EAST LANSING, Mich. – The Institute of Agricultural Technology (IAT) is celebrating 125 years of supporting practical agricultural training starting as short courses at the State Agricultural College, now Michigan State University (MSU).
In 1894, 23 students were enrolled in the first short course class learning about dairy management and how to care for cattle, process raw milk and make butter. Short courses were established to address agricultural needs in Michigan and were offered in the fall and winter between crop harvesting and planting.
Today, close to 500 students are enrolled in 13 different IAT certificate programs in East Lansing and at partner community college locations around Michigan. On Saturday, March 31, 164 of those students graduated in East Lansing.
“The original goal of the short course programs was to provide courses for youth in rural Michigan that were working on their family farms,” said IAT Director Randy Showerman, also an IAT graduate. “One of the keys to IAT is the connections to the agricultural industry. Those connections provide direction for how we grow IAT moving forward.”
The short course program was renamed the MSU Institute of Agricultural Technology in 1968. Monroe County farmer, Donald Woelmer, studied in the short course program in the late 1940s and early 1950s. To support the family farm, son Tom Woelmer also enrolled in the renamed Institute of Agricultural Technology, studying vegetable production and graduating in 1982.
“IAT prepares you for a changing industry,” said Tom Woelmer. “It gave me the resources to adapt to the changes in agriculture.”
His advice to incoming IAT students is to take a range of classes in different areas, including general business and management classes.
“Take classes outside your immediate interests that will prepare you for changes,” Tom Woelmer said. “Take some classes in accounting. Do a budget. Find out what is needed to be profitable.”
As the East Lansing IAT programs grew and took shape, a need for training in other Michigan locations became apparent. In the 1990s, IAT added its first community college partner, Northwestern Michigan College in Traverse City. In March 2019, IAT added its most recent partner, Bay College in Escanaba, expanding its reach to the Upper Peninsula.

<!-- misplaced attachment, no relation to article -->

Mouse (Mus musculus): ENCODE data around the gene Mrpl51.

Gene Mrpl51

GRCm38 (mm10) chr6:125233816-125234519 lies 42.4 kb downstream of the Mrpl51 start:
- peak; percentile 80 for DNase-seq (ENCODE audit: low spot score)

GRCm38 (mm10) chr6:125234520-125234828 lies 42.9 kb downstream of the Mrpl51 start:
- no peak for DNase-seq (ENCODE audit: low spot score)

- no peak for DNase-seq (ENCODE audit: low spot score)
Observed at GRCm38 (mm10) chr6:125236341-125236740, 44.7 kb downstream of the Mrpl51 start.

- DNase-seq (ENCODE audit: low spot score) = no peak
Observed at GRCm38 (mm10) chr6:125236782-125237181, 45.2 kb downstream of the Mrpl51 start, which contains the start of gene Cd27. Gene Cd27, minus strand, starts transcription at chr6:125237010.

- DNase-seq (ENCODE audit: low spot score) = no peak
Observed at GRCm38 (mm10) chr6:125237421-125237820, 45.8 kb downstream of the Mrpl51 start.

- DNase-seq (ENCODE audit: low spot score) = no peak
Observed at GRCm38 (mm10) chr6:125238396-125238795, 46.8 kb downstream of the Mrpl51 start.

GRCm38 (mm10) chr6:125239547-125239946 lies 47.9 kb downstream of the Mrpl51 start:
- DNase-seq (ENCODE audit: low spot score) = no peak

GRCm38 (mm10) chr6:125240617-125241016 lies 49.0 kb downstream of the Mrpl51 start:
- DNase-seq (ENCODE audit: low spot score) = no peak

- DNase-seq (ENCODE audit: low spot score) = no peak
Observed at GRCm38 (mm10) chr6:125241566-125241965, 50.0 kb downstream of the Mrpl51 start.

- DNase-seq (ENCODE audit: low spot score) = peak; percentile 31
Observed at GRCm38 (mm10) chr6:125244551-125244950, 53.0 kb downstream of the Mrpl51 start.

“This model helps address the education and training needs for people who are place bound and may not be able to attend courses at MSU’s campus in East Lansing,” said Showerman.
Between courses, fieldwork and a required internship, students gain real-world experiences, apply what they learn in the classroom and make industry connections to further their careers after graduation.
The IAT program can open doors for students who are seeking an option other than a bachelor’s degree. For Amy Fouty, the IAT turf management program provided just that opportunity.
“I wasn’t always the greatest student and the IAT program it gave me the opportunity to get into a great institution like Michigan State,” she said. “It bridged that gap.”
Fouty is the MSU assistant athletic director and sports turf manager, as well as a 1996 graduate of the IAT turf grass management program in golf. She said the IAT courses, lab work and internship provided her with foundational knowledge, but then she had to put in the hard work.
Fouty worked on golf courses for eight years before moving into university turf management first at the University of Michigan in 1999 and then at MSU in 2003. She now manages MSU fields and outdoor facilities, including Spartan Stadium.
“The IAT program at MSU set the baseline for my career,” she said, “but then I had to go out and learn the job.”
IAT collaborates with business and industry groups through advisory groups to provide direction into workforce development needs in Michigan. These connections also help with the required professional internships that are a part of the certificate programs.
In 2019 and beyond, IAT continues to evolve to support growing needs in Michigan in different certificate program areas like food processing, livestock management, fruit and vegetable crop management, electrical technology, landscape management and viticulture.
“One of the keys to IAT is the connection to the agricultural industry and community colleges in the state,” Showerman said. “Those connections provide direction for the future.”
This article was published in In the Field, a yearly magazine produced by the College of Agriculture and Natural Resources at Michigan State University. To view past issues of In the Field, visit www.canr.msu.edu/inthefield. For more information, email Holly Whetstone, editor, at email@example.com or call 517-355-0123.